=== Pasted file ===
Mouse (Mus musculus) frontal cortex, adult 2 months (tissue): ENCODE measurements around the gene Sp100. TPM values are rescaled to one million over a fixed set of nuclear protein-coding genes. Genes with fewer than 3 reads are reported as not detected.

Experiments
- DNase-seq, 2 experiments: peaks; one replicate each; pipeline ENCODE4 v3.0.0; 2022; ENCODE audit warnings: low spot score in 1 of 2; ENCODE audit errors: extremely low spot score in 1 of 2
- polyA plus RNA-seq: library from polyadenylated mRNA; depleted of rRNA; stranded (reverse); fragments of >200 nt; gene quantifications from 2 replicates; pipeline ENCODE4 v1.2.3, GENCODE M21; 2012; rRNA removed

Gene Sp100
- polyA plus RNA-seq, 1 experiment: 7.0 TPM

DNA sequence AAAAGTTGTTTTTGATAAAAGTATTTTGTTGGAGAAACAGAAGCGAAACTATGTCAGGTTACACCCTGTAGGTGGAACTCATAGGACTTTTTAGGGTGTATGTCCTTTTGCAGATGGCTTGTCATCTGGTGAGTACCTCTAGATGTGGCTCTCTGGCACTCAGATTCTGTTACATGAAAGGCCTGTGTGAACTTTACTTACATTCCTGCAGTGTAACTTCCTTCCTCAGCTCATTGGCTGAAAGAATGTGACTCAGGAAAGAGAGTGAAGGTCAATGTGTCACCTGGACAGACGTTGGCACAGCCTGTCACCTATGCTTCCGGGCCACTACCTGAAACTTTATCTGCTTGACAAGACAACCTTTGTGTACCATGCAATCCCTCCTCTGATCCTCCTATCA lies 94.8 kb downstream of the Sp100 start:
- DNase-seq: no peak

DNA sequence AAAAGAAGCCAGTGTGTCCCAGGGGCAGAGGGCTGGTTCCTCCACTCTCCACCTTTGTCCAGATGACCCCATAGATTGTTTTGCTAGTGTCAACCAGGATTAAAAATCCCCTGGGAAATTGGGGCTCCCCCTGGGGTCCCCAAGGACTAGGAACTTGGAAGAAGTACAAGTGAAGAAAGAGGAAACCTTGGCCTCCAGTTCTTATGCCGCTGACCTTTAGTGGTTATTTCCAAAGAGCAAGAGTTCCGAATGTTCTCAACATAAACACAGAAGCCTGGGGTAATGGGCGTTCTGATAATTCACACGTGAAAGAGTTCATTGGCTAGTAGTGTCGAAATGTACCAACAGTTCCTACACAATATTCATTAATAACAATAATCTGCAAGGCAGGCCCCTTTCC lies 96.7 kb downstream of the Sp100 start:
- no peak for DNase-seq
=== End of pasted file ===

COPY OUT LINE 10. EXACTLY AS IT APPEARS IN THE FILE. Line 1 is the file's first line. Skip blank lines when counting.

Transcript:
- no peak for DNase-seq